A British suicide prevention charity on Wednesday launched a Twitter-scanning app designed to tip people off when their friends post potentially worrying messages.
The free app from Samaritans scans for tweets involving phrases such as “tired of being alone”, “hate myself”, “depressed”, “help me” and “need someone to talk to”.
If the message poster’s Twitter followers have the application, they will receive an email which links to the tweet that has been picked up, and offers guidance on how to provide support.
Designed by digital agency Jam, the Samaritans Radar app is aimed at Twitter users aged 18-35, who are the most active on social media.
“We know that people struggling to cope often go online looking for support,” said Joe Ferns, Samaritans’ executive director of policy, research and development.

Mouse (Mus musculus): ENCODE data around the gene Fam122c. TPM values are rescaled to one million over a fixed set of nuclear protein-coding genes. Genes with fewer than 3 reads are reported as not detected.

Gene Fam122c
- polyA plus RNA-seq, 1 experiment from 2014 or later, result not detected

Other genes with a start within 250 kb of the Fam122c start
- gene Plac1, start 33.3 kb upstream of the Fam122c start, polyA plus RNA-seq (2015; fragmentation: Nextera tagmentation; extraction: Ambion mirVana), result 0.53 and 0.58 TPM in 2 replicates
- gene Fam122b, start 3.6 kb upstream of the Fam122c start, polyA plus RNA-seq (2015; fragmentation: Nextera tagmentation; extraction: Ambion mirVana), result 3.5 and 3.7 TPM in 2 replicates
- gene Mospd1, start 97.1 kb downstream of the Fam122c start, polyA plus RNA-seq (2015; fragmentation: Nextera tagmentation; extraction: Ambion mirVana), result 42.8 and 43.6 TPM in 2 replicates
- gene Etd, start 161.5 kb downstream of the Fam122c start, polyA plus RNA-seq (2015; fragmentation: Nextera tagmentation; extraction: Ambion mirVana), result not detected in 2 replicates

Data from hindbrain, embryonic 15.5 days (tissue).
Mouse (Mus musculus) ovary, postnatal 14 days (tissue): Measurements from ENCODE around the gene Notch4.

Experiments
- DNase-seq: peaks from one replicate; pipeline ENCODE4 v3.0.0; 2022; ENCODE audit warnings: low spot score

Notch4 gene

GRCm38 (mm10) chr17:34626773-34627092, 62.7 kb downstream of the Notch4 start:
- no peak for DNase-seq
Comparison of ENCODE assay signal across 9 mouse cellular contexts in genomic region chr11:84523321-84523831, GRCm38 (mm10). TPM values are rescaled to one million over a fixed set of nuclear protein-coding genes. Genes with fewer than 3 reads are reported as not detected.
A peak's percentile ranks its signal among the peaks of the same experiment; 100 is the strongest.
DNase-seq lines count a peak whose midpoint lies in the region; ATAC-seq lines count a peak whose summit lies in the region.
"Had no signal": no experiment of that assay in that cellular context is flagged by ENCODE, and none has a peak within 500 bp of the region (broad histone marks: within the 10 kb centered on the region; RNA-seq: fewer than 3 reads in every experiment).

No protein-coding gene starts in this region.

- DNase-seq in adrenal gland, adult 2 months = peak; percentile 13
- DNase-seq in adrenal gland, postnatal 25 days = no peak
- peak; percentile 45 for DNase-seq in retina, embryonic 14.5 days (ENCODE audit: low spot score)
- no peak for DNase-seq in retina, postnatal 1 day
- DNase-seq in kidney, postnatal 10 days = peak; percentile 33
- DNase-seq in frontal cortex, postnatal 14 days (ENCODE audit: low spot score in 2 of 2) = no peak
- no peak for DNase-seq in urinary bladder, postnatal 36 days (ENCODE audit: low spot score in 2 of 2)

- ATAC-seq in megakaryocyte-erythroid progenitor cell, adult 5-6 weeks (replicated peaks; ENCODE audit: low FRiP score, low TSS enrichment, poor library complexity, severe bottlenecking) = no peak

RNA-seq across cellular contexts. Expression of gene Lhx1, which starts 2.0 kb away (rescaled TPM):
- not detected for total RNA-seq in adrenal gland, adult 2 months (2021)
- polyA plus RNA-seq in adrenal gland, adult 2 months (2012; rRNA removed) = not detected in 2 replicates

“However, there is still so much we need to learn about why this happens and how we can make the online environment safer for vulnerable people.
“By not addressing this issue we run the risk of shutting these discussions down and driving them underground.
“Instead we need to use tools such as Samaritans Radar to encourage people to look out for one another online, helping them to reach out and offer support.”
Patricia Cartes, Twitter’s global head of trust and safety outreach, hailed the Samaritans for “experimenting with new ways of supporting people in the digital space”.